Programme structure

The programme has been designed to develop skills and knowledge cumulatively, while allowing you the opportunity to tailor your learning to your specific areas of interest.

In the first semester, you will be taught skills and techniques of formal analysis and practical film-making, providing the foundation for optional units across the year, such as Writing and Directing, Screen Histories, Television Forms and Making Short Fiction. Other options include Translation for Subtitling (Chinese-English), Screen Style and Aesthetics, and Making Short Fiction.

In the second semester, you will gain knowledge of research methods relevant to the dissertation stage, which includes the opportunity to undertake a placement in the film/TV industry, write an extended essay or produce a piece of practice (normally a short film) accompanied by individual written reflection.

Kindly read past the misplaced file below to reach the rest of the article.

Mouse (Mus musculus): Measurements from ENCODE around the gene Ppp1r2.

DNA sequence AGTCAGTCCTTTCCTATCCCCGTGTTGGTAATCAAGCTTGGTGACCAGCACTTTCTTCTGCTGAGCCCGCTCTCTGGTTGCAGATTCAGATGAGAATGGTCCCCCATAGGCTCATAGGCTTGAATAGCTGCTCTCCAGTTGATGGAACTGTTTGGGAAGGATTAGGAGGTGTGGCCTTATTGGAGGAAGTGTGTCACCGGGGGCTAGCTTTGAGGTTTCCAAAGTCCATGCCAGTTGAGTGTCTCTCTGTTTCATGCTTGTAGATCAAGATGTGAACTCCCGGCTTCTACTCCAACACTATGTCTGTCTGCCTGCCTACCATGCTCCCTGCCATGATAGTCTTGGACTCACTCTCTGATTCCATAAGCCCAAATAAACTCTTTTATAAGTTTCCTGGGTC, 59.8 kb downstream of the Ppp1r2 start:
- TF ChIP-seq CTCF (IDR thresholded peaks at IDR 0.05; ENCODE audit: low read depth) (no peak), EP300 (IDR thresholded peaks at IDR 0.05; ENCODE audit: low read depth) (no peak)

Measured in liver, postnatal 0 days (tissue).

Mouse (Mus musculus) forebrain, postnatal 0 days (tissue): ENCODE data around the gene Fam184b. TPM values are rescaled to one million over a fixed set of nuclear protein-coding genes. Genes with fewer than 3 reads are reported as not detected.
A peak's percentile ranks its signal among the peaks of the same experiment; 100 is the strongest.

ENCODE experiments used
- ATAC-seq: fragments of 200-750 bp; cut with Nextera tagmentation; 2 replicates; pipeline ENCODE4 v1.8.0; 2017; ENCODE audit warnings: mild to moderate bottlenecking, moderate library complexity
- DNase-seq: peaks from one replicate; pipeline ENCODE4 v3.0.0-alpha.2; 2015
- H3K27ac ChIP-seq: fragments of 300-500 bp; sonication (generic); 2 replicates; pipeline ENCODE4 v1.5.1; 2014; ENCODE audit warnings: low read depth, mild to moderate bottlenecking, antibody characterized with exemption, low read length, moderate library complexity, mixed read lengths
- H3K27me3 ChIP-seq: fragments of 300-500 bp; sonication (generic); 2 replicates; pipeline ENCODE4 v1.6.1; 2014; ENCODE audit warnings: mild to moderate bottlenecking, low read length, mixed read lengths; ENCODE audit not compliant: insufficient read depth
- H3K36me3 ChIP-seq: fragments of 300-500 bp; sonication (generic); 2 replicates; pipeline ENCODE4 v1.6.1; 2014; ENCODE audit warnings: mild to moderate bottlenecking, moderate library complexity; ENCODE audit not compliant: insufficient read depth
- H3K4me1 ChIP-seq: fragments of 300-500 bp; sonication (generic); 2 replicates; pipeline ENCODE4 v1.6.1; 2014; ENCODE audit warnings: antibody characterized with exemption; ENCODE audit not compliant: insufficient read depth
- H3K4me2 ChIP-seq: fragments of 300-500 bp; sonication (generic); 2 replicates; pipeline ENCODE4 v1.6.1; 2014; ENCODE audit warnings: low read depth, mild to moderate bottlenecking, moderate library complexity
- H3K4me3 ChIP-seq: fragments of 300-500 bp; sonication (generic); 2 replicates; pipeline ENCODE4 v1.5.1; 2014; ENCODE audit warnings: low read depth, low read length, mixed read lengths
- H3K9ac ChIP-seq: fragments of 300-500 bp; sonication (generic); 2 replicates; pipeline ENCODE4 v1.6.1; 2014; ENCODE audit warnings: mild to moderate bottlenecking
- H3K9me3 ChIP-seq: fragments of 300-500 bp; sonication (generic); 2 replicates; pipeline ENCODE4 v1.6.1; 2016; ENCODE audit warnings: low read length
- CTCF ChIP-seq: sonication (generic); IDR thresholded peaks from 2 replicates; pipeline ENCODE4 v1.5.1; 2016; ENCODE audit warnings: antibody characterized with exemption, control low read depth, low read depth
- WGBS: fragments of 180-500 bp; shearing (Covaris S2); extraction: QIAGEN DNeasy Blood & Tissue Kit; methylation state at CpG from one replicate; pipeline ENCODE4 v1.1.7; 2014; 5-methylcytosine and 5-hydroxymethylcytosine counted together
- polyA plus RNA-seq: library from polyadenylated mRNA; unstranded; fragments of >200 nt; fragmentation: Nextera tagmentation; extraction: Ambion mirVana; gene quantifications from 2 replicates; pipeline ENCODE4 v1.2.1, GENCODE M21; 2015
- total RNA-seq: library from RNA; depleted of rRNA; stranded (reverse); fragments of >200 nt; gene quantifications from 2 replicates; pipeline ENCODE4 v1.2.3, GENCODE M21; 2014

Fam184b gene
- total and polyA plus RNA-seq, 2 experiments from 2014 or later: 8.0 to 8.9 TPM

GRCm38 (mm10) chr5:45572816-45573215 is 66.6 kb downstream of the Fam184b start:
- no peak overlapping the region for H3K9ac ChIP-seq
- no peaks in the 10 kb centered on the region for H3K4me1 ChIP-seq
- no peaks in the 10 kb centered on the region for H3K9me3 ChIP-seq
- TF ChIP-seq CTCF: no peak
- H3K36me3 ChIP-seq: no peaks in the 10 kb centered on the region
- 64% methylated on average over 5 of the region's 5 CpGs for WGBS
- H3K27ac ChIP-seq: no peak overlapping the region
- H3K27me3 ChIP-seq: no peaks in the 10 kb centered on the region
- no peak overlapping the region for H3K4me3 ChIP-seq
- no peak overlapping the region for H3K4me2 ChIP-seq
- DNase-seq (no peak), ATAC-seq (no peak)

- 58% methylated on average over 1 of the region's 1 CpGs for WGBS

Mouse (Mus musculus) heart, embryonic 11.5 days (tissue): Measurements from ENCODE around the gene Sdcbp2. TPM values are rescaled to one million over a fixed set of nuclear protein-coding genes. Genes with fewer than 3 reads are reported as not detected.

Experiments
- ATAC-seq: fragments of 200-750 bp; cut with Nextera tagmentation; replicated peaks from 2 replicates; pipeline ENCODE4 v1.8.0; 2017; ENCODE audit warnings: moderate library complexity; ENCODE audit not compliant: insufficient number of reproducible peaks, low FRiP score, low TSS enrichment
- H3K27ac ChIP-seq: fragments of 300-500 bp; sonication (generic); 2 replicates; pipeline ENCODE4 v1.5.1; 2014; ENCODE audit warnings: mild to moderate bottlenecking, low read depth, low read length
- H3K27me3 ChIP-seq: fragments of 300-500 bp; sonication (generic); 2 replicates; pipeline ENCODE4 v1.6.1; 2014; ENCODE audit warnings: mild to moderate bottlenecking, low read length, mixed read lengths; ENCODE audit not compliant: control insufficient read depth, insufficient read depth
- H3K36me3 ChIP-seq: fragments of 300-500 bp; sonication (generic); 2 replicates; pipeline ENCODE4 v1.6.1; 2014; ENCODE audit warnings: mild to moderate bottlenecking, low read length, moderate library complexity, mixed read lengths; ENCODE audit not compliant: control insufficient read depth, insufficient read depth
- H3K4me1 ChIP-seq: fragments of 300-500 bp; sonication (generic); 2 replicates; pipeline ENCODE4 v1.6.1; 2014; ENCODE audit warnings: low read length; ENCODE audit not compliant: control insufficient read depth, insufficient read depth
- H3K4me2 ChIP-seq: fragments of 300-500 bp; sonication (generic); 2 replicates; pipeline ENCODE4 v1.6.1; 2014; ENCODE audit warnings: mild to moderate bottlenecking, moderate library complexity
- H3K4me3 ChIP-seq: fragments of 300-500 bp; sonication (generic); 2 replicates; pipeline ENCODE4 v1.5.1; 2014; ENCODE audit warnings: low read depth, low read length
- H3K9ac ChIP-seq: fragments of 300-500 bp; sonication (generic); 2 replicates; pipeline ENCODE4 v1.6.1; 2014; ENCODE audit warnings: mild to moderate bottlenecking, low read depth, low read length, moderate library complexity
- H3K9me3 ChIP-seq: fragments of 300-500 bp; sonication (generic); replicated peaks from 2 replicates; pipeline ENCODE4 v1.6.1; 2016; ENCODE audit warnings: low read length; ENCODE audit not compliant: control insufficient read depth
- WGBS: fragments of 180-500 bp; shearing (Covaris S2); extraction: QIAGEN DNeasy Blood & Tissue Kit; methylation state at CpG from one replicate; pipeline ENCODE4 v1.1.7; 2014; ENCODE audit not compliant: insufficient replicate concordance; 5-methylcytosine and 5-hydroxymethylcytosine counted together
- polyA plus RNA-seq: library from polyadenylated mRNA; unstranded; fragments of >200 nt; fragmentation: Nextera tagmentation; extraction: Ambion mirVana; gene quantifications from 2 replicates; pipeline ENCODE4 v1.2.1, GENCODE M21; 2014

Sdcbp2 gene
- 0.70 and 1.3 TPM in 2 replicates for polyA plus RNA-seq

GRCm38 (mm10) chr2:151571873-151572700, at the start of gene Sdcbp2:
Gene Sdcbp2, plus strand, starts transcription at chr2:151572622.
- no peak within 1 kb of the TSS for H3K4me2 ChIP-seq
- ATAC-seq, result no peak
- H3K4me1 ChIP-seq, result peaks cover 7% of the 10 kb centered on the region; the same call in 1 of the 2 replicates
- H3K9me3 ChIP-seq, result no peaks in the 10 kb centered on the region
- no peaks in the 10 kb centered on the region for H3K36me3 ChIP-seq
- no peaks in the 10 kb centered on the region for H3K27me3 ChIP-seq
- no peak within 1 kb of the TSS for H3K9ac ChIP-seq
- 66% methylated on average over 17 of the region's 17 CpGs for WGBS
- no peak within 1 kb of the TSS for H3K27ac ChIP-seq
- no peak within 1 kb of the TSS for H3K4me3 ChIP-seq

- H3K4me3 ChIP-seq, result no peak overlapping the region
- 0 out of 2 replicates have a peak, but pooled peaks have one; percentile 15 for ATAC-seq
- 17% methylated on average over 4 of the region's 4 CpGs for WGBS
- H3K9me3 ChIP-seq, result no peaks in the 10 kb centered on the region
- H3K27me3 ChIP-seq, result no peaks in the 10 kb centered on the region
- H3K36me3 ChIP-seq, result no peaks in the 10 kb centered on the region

Careers

Graduates of film and television at Bristol have taken up careers as film-makers, programme researchers, senior academics and broadcasting executives.

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The MA in African Literature enables students to engage critically with varied aspects of oral and written literatures in Africa. Read more
The MA in African Literature enables students to engage critically with varied aspects of oral and written literatures in Africa. The programme is unique in the way it encourages exploration of relationships between indigenous African aesthetics and contemporary literary theories. The module ‘Theories and Techniques of Comparative Literature’ provides theoretical and methodological skills while the programme’s other units focus on specific areas such as literatures in African languages and contemporary African literature in English.